Exercise training and inspiratory muscle training in patients with bronchiectasis
- Correspondence to:
Dr R S Goldstein
Professor of Medicine and Physical Therapy, University of Toronto, West Park Healthcare Centre, 82 Buttonwood Avenue, Toronto, Ontario, M6M 2J5 Canada;
Evidence for effectiveness of pulmonary rehabilitation in patients with bronchiectasis
Pulmonary rehabilitation is now recommended by many professional respiratory societies as the standard of care for patients with chronic lung disease.1–3 This has occurred because well designed prospective randomised controlled trials using valid responsive and interpretable outcome measures have convinced clinicians of its effectiveness. Benefits of pulmonary rehabilitation include improved health related quality of life, increased functional exercise capacity, and reduced healthcare resource utilisation.4–6 The key determinant of the success of rehabilitation, and the one best supported by clinical evidence, is exercise training.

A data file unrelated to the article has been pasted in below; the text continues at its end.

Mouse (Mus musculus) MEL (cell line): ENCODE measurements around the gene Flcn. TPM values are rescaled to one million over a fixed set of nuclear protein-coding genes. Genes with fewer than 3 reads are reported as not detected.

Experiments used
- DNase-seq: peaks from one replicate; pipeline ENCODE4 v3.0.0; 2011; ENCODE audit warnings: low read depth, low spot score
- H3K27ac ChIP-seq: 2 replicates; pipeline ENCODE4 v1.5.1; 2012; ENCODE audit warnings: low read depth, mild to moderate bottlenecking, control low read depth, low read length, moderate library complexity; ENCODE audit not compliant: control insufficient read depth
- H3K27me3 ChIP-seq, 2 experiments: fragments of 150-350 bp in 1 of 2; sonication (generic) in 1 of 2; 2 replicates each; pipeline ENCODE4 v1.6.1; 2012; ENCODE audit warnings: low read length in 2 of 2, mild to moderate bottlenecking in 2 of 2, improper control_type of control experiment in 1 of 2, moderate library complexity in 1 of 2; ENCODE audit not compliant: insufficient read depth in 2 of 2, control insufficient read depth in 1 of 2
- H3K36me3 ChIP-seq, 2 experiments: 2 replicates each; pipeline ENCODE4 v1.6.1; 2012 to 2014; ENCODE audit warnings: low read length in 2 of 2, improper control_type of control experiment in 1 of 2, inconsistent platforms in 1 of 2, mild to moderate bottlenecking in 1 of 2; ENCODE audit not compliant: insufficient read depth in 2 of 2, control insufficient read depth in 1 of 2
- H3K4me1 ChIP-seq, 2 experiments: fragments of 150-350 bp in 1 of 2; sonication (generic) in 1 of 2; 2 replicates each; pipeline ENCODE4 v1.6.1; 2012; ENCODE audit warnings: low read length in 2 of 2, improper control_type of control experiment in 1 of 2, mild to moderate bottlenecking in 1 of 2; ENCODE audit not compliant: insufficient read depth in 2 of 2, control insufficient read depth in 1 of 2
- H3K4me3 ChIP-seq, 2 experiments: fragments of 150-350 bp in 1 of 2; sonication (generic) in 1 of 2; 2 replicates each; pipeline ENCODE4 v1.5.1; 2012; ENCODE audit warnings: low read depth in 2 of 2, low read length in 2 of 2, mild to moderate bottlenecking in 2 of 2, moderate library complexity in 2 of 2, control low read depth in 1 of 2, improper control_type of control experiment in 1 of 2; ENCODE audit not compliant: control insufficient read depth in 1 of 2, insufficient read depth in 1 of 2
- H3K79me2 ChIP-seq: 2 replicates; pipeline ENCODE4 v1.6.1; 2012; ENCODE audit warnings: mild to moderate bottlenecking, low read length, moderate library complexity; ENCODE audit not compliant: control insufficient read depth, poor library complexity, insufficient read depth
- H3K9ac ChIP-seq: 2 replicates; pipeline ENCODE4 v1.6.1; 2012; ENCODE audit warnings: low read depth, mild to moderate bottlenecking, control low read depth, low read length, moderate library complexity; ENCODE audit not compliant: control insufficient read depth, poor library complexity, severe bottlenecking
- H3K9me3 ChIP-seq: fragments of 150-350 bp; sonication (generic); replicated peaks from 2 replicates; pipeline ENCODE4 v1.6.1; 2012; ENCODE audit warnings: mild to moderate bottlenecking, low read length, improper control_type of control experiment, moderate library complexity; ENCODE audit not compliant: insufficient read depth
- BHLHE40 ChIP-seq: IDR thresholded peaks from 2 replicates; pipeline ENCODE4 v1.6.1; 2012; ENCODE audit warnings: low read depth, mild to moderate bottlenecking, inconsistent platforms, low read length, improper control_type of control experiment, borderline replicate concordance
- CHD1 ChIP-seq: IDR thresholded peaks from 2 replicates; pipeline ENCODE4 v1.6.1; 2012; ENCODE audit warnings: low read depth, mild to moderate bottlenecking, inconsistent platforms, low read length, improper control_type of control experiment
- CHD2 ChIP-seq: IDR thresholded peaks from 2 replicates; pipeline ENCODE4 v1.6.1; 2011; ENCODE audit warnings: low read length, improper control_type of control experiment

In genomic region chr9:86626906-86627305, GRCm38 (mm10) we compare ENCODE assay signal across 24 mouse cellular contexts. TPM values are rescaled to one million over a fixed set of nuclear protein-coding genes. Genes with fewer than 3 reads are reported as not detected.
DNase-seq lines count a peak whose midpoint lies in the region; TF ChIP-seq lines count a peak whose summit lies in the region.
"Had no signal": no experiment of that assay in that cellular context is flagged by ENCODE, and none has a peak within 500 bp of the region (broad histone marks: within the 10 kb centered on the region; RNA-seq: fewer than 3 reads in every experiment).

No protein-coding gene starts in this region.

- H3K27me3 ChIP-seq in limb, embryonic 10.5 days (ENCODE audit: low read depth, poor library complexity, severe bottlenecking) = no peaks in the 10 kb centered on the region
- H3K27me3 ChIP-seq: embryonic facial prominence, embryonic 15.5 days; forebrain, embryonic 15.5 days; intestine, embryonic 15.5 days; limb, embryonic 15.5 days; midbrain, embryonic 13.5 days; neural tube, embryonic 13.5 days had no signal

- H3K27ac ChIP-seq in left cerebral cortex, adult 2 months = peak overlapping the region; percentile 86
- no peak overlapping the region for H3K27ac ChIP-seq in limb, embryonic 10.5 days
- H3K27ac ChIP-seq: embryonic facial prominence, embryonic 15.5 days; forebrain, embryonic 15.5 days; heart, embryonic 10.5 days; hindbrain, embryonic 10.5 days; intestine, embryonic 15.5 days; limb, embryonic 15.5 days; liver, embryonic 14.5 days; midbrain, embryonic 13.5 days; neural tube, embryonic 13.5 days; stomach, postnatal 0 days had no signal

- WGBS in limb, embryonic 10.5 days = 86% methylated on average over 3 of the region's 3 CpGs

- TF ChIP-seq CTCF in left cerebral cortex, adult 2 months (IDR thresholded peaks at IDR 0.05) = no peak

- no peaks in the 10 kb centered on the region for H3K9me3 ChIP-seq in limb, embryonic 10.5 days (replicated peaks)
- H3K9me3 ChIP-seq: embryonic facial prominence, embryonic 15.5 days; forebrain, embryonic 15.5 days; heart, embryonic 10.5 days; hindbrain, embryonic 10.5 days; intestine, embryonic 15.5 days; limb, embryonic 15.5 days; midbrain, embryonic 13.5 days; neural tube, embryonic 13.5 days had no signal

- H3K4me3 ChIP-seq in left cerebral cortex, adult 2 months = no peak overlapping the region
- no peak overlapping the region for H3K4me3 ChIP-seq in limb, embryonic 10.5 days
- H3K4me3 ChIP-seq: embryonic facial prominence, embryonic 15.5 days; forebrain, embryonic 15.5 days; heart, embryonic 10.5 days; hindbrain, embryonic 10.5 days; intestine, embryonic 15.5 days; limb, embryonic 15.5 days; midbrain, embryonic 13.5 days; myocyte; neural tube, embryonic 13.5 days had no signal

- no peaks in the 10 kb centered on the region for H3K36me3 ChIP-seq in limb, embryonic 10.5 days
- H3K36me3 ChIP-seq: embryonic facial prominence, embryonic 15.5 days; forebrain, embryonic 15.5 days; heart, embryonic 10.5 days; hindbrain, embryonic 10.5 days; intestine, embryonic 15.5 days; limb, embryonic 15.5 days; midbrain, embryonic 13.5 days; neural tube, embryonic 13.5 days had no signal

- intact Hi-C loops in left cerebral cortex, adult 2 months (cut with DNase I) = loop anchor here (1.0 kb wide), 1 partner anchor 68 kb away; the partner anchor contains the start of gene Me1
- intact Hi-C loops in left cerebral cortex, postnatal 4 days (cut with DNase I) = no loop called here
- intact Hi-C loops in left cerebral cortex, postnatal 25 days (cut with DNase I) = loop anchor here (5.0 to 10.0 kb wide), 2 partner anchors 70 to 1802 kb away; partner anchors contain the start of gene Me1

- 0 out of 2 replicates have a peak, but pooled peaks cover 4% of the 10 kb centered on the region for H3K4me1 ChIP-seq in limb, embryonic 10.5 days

A frequently encountered challenge in respiratory medicine is that of extending the clinical application of treatment modalities, for which evidence was derived from one clinical circumstance, to other circumstances or diagnostic categories. For example, we recognise that long term oxygen therapy is life extending for patients with stable severe chronic obstructive pulmonary disease (COPD) who have resting hypoxaemia, but still wrestle with the challenge of whether it should be provided for those with transient exercise or sleep hypoxaemia, or those with other diagnoses not involved in landmark multicentre clinical trials. Such decisions are made using a combination of scientific evidence and clinical judgement, the latter being a less well defined entity that includes knowledge, experience, and common sense.
The paper by Newall and colleagues7 in this issue of Thorax obliges us to consider the evidence in …